When a contemporary lingua franca is of Bantu descent, does this scream progress or make you wanna scream (as contemporary pop lingo may say)?
The East African Kiswahili Commission has been established by means of a protocol unanimously ratified just recently by the National Assembly of Tanzania. The Protocol on the Establishment of the East African Committee is set to be a “tool for advising member states of the East African Community (EAC),” in terms of Swahili research, teaching learning and development through policy formulation, knowledge generation and finally curriculum review and standardization of terminologies. Kenya is listed as the first country to ratify the protocol in 2010, and now the EAC anxiously awaits Uganda to ratify the protocol as promised. The EAC Ministerial Council agreed the location of the commission will be Zanzibar, Tanzania. The Ministry of Education and Vocational Training will collaborate with Deputy Minister for Information, Youth, Culture and Sports, Mr. Amos Makala (a leader most outspoken on opportunities resulting from this lingua franca) to ensure the teaching of Kiswahili in all schools throughout the country.
The question of the language medium as it relates to education in Tanzania has been an ongoing debate for about 45-50 years. It has become more of a debate as the pressures of globalization have weighed heavily during the past two decades upon the use of English as a medium in the competitive global economy. The U.S. government, for example, has created an entire campaign to spread the use and understanding of the English language through the prestigious Fulbright Fellowship – English Teaching Assistantship (ETA).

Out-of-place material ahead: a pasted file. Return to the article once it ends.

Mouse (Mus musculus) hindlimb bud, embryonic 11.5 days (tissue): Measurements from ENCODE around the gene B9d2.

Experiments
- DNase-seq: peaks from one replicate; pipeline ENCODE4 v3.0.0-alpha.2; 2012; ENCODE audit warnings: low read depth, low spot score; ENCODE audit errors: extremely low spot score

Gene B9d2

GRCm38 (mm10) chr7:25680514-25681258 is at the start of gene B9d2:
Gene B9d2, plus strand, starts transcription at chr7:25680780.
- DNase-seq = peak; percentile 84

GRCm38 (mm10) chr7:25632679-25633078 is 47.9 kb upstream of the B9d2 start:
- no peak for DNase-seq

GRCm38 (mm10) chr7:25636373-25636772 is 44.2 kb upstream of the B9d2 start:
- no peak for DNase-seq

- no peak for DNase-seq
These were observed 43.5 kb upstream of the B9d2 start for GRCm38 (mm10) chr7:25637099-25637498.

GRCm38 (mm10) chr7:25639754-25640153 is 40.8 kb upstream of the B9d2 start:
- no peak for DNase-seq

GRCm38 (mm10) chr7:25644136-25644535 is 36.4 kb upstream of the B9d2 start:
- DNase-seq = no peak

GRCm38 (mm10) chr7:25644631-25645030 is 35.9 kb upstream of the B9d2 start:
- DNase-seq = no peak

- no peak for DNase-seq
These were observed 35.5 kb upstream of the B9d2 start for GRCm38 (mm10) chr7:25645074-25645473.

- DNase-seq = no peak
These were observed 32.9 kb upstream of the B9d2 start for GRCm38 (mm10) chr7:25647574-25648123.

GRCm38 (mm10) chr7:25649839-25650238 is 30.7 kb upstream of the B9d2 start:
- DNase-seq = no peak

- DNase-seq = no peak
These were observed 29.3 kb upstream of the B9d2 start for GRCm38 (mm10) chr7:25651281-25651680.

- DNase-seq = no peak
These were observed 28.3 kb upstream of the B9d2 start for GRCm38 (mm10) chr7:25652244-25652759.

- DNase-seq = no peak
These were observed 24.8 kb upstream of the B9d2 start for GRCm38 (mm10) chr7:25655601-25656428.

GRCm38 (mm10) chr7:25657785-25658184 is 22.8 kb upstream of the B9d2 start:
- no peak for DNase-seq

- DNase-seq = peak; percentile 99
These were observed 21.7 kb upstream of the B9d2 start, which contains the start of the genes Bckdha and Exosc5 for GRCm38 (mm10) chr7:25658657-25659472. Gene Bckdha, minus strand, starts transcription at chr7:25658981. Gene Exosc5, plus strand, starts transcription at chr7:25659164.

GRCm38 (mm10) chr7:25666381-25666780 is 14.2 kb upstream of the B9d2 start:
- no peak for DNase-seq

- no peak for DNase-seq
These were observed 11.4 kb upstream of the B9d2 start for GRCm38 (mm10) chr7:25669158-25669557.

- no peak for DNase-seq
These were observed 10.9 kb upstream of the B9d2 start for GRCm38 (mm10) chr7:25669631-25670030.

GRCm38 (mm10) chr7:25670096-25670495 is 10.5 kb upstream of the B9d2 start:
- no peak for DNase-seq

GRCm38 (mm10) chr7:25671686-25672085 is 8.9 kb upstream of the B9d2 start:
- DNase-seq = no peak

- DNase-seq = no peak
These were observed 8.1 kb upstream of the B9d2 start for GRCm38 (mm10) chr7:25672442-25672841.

As you can imagine, there is a great deal to say about such a prolonged question. The argument is often that as Tanzanian students, the attempt towards bilingualism in the curriculum has been unsuccessful, often resulting a lack of fluency in the English language. This question of language has translated over to the acquisition of jobs after schooling, Minister Joseph Mbilinyi asserts that this will bring more jobs to Swahili speakers. As expressed in a lecture series for the International Educational Development (IEDP), the speaker and scholar Dr. Fran Vavrus (at 51:41-55:19) shares sentiments of parents of students at the secondary level fear that with the presence of Kiswahili in classrooms, children are unable to gain fluency in English (She also offers insight on the language question for about 20 minutes, and yes the shout out to April & Josh in the beginning is referring to the members of this blog). My belief is that this comes to a question of human resources. If many teachers are unequipped with an understanding of the English language, then they simply will not be able to pass on knowledge that is not readily available. So, this is not a matter of English being present in the classroom. It is a matter of English comprehension; if the information in English can not be effectively understood by native Swahili speakers then the material being studied is simply being memorized. Language studies have stated time after time, that it is a matter of usability of a subject that enables greater comprehension and retention of a language.
Having Kiswahili as a lingua franca in East Africa demands respect of East African culture and language; it demands the recognition, and the need for some degree of study on it from those interested in continuing or developing trade (developed countries must have their quasi-fair-trade coffees and teas, right?). I personally believe this movement screams progress. How will you develop your own country if your focus for development is seen as coming solely from external influence? With the focus on Swahili as a language medium, there is a focus on building from within; with the focus on achievable bilingualism, the contemporary sentiment of working together cross-culturally enables the union of external and internal intellectual capacities in East Africa.